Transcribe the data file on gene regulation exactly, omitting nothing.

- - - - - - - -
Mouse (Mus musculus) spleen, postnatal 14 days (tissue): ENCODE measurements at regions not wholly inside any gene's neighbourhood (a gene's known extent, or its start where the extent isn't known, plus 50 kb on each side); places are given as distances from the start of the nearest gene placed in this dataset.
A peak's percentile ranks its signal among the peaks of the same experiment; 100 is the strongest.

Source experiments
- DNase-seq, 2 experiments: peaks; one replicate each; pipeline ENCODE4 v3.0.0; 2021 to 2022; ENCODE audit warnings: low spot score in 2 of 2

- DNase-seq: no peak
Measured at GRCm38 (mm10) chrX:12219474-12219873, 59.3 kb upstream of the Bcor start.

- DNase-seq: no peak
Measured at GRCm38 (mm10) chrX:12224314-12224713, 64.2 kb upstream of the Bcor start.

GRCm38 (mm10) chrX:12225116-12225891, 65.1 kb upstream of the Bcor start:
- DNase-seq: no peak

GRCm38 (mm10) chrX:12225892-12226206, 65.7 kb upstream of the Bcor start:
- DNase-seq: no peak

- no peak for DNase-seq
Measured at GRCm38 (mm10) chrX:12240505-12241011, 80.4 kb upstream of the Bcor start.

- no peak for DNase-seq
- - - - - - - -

Mouse (Mus musculus) spleen, postnatal 14 days (tissue): ENCODE measurements at regions not wholly inside any gene's neighbourhood (a gene's known extent, or its start where the extent isn't known, plus 50 kb on each side); places are given as distances from the start of the nearest gene placed in this dataset.
A peak's percentile ranks its signal among the peaks of the same experiment; 100 is the strongest.

Source experiments
- DNase-seq, 2 experiments: peaks; one replicate each; pipeline ENCODE4 v3.0.0; 2021 to 2022; ENCODE audit warnings: low spot score in 2 of 2

- DNase-seq: no peak
Measured at GRCm38 (mm10) chrX:12219474-12219873, 59.3 kb upstream of the Bcor start.

- DNase-seq: no peak
Measured at GRCm38 (mm10) chrX:12224314-12224713, 64.2 kb upstream of the Bcor start.

GRCm38 (mm10) chrX:12225116-12225891, 65.1 kb upstream of the Bcor start:
- DNase-seq: no peak

GRCm38 (mm10) chrX:12225892-12226206, 65.7 kb upstream of the Bcor start:
- DNase-seq: no peak

- no peak for DNase-seq
Measured at GRCm38 (mm10) chrX:12240505-12241011, 80.4 kb upstream of the Bcor start.

- no peak for DNase-seq